I could give more examples (like the woman across the “courtyard”–really sort of an alley, even though we don’t have alleys in NY, but the space between the apartment buildings in the back–who sings opera on her fire escape on the weekends), but I think you get the picture. Suffice it to say we’re both a little on edge when it comes to noise that might disturb our precious, hard-won, too infrequent opportunities for sleep. Last night, I was just drifting off when I heard bass. I remembered my roommate’s ominous words from a few days previously (“I think our neighbors got a karaoke machine”) and flew out of my room, eyes and hair wild. “DO YOU HEAR THAT?” I demanded of my roommate, who was sitting on the couch, probably watching American Idol. “No,” she said. “But you should know, you’re lookin’ real crazy.” And I was all, “OUR NEIGHBORS WTF” and she was all, “I KNOW, RIGHT?” and then it stopped.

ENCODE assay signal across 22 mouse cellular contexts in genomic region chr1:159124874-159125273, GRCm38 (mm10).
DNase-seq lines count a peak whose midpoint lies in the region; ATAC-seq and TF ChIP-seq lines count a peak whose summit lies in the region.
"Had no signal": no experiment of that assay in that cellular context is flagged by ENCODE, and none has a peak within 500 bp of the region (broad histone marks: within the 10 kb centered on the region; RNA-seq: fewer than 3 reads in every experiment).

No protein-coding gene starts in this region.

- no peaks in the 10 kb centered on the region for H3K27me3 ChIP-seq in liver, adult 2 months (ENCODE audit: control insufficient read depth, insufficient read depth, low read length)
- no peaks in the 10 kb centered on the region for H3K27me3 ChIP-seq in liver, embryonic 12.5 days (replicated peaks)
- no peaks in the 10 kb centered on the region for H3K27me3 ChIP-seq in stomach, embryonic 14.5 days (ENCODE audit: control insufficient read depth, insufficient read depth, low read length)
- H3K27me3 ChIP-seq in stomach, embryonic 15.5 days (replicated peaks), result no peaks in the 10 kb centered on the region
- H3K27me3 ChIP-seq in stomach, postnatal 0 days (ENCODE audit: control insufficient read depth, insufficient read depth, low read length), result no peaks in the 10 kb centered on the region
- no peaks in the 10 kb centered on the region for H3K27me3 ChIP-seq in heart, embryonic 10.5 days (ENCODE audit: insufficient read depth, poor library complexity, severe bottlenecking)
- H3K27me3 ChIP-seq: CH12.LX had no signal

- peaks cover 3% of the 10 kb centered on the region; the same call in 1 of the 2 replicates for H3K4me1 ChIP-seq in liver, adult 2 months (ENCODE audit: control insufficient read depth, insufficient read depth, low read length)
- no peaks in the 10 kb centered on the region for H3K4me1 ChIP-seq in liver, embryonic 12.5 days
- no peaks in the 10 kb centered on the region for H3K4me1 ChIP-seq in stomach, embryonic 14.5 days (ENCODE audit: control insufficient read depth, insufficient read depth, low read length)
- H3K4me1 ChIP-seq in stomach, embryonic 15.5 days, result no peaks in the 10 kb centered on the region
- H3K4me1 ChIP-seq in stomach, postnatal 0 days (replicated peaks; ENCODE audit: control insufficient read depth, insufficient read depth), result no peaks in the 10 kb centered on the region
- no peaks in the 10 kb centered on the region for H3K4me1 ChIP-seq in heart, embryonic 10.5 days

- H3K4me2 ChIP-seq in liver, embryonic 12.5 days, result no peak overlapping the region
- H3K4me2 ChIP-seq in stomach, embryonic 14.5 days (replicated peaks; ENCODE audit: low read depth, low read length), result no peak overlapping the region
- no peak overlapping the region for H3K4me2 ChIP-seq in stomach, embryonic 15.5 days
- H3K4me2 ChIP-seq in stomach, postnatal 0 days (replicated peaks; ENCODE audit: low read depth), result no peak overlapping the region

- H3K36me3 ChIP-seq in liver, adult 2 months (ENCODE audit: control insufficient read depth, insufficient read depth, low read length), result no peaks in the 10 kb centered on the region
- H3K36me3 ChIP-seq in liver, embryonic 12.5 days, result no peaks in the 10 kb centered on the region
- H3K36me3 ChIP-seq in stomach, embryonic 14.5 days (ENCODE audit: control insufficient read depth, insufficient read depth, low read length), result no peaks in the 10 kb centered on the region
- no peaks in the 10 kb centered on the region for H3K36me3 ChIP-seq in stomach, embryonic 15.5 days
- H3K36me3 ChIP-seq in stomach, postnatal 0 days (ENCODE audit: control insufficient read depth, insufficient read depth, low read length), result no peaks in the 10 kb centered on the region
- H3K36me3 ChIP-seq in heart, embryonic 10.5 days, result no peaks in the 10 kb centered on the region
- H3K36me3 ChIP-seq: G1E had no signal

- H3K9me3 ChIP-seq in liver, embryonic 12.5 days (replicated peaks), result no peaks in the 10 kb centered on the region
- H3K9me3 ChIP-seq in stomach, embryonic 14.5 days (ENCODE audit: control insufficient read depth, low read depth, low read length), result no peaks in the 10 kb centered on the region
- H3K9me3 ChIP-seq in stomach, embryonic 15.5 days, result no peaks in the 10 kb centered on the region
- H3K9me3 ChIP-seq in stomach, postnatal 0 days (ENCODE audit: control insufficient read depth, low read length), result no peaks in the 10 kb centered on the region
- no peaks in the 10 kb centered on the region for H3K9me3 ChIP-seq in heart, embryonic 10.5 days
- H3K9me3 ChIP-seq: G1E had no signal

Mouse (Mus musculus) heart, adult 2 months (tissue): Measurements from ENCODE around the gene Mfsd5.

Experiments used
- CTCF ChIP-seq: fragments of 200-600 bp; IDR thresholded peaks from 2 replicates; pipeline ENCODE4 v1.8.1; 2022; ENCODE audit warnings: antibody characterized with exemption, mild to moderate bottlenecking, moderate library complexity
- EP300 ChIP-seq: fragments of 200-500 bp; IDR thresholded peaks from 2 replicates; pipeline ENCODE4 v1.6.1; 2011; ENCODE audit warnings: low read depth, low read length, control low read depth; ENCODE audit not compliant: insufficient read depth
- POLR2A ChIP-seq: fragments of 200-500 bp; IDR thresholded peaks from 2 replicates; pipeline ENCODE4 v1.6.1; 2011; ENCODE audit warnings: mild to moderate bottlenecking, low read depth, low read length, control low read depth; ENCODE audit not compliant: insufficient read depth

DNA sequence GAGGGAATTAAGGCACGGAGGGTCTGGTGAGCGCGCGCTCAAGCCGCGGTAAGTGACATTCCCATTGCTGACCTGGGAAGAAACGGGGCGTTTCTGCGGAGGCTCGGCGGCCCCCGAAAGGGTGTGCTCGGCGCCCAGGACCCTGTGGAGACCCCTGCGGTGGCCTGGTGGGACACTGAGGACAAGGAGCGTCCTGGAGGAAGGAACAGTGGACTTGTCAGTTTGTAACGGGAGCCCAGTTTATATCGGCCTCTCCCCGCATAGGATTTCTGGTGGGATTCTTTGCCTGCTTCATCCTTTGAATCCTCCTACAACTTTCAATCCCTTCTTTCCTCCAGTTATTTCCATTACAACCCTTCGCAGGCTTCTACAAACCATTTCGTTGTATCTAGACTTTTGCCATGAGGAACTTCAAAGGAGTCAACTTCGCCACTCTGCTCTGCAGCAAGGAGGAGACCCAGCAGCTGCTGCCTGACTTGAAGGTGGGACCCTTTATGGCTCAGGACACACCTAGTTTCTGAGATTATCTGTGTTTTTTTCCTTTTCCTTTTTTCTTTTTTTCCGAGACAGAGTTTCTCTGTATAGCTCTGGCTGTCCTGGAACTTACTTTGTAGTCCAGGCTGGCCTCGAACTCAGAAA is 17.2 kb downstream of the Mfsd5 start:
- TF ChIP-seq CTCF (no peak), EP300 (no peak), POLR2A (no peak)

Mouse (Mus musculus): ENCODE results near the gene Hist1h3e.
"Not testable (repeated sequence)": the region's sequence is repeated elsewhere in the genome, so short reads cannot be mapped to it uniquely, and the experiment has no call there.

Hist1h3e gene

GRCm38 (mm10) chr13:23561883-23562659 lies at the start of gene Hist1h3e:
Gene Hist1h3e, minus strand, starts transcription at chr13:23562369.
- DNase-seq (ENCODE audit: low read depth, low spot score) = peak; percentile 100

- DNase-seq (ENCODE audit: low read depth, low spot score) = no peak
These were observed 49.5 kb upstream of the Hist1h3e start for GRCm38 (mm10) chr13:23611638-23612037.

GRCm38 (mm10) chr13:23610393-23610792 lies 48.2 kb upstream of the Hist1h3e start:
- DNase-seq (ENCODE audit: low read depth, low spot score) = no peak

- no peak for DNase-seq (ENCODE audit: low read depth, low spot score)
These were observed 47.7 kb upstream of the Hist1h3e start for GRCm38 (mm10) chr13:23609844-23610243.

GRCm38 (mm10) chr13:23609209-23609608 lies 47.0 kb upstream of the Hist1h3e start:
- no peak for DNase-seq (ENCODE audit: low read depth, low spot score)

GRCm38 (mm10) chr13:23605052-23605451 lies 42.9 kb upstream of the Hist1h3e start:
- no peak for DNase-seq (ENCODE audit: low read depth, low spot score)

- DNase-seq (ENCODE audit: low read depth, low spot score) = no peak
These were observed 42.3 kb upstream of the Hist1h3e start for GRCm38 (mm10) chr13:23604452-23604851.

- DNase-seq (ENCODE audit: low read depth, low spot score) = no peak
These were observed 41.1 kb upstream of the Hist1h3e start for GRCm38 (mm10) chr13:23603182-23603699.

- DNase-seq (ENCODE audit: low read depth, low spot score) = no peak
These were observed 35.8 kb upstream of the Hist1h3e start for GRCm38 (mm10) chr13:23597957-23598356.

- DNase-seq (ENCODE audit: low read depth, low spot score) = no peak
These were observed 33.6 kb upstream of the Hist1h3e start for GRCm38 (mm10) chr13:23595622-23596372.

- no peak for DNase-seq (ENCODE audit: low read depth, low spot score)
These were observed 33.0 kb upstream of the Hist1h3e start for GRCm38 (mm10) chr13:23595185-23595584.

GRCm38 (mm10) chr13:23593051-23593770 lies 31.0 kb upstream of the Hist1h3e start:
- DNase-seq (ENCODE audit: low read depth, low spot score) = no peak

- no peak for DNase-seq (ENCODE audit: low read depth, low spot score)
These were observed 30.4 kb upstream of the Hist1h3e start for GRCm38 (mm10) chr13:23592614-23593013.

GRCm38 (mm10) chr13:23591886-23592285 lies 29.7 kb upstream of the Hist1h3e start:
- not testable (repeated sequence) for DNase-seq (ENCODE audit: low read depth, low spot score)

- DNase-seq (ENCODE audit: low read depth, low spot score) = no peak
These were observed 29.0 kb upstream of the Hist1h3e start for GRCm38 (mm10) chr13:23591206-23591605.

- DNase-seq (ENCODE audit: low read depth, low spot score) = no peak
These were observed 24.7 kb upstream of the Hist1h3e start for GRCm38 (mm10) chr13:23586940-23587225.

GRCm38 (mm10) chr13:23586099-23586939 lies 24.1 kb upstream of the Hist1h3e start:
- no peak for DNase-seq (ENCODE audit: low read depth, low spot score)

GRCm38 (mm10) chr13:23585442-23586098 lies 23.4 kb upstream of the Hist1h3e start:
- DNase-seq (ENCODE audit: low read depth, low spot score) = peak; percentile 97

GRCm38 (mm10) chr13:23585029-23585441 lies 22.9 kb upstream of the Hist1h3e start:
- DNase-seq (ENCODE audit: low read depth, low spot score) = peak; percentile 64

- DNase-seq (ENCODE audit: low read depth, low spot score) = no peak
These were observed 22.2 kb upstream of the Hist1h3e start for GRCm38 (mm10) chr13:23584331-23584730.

“Um, I think they heard you yelling,” she said.
“Oh well. G’nite!”
Rude. IT IS ALMOST ONE O’ CLOCK IN THE MORNING ON A THURSDAY. What is wrong with people? Don’t they have jobs? Don’t they like to sleep? I like to sleep. In fact, I like it a lot. I like it peaceful and quiet and dark. Is that too much to ask, at one in the morning on a Thursday? IS IT?
Posted on November 28th, 2009 by annakjarzab
OH. MY. GOD. YOU. GUYS.
Packing is so awful! I walk into our living room and just marvel at how we were able to get so much stuff to “fit” (I use the word loosely here, because we had stuff shoved in every crevice) in our teeny, tiny apartment. It’s absurd how much stuff we had hidden away in little nooks and crannies. My roommate and I were discovering all kinds of stuff–an adorable set of juice glasses I’d completely forgotten I had, knives we’d never used (which will be displaced by the set of knives my mom sent me a while ago that are currently living at work, which I realize makes me look like a serial killer, but whatevs), a pizza cutter…the list goes on and on.